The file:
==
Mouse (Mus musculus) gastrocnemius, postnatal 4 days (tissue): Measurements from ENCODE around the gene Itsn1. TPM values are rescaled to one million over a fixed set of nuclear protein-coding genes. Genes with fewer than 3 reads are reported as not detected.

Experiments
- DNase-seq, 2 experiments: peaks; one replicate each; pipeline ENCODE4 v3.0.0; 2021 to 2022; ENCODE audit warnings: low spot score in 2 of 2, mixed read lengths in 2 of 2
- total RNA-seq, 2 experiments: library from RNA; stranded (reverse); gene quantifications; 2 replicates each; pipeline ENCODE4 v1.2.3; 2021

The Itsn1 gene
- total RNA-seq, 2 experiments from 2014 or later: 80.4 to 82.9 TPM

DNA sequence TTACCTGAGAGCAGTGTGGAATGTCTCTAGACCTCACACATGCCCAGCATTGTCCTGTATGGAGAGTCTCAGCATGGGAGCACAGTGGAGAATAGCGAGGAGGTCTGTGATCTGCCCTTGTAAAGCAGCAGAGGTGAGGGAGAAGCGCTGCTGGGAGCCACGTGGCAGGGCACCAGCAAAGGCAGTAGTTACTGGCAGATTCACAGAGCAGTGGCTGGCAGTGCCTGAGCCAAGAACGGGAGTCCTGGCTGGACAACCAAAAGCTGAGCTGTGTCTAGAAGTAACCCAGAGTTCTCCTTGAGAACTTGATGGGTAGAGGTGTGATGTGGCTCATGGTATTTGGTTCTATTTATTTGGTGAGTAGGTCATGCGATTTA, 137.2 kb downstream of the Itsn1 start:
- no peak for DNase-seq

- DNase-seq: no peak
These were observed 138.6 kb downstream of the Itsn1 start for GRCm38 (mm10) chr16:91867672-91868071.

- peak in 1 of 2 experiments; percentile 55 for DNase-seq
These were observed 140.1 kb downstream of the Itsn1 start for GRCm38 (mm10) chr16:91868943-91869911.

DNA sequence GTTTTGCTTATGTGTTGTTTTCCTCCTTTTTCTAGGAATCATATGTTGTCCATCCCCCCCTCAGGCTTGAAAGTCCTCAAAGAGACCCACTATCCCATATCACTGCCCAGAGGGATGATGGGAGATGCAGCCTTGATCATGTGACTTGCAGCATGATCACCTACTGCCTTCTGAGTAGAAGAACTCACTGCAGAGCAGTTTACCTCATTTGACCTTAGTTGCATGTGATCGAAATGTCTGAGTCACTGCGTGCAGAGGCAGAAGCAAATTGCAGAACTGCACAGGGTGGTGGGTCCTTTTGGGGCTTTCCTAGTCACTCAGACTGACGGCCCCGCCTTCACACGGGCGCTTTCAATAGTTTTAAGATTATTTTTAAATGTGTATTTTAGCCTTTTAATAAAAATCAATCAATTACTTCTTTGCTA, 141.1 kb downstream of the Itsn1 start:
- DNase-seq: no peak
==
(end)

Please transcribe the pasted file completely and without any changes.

Mouse (Mus musculus) gastrocnemius, postnatal 4 days (tissue): Measurements from ENCODE around the gene Itsn1. TPM values are rescaled to one million over a fixed set of nuclear protein-coding genes. Genes with fewer than 3 reads are reported as not detected.

Experiments
- DNase-seq, 2 experiments: peaks; one replicate each; pipeline ENCODE4 v3.0.0; 2021 to 2022; ENCODE audit warnings: low spot score in 2 of 2, mixed read lengths in 2 of 2
- total RNA-seq, 2 experiments: library from RNA; stranded (reverse); gene quantifications; 2 replicates each; pipeline ENCODE4 v1.2.3; 2021

The Itsn1 gene
- total RNA-seq, 2 experiments from 2014 or later: 80.4 to 82.9 TPM

DNA sequence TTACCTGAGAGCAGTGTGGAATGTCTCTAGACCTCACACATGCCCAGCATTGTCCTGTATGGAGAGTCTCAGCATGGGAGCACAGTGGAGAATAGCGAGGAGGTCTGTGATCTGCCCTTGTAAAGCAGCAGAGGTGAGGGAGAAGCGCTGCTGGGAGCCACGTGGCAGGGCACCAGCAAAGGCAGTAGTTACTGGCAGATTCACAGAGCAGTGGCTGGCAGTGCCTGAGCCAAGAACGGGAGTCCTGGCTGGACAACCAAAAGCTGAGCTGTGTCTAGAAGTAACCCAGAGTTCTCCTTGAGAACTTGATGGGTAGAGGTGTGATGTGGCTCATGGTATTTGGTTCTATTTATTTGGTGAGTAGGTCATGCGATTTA, 137.2 kb downstream of the Itsn1 start:
- no peak for DNase-seq

- DNase-seq: no peak
These were observed 138.6 kb downstream of the Itsn1 start for GRCm38 (mm10) chr16:91867672-91868071.

- peak in 1 of 2 experiments; percentile 55 for DNase-seq
These were observed 140.1 kb downstream of the Itsn1 start for GRCm38 (mm10) chr16:91868943-91869911.

DNA sequence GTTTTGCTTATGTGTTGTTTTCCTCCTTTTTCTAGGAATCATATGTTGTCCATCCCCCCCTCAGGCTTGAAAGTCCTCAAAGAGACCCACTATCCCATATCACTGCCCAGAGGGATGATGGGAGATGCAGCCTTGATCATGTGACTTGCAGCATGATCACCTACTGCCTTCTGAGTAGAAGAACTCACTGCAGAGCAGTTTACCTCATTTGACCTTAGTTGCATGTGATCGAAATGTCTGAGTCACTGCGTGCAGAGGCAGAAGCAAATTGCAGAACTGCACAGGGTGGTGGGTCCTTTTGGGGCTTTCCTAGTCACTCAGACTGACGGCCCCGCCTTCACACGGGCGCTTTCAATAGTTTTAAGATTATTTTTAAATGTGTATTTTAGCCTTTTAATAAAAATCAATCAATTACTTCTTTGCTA, 141.1 kb downstream of the Itsn1 start:
- DNase-seq: no peak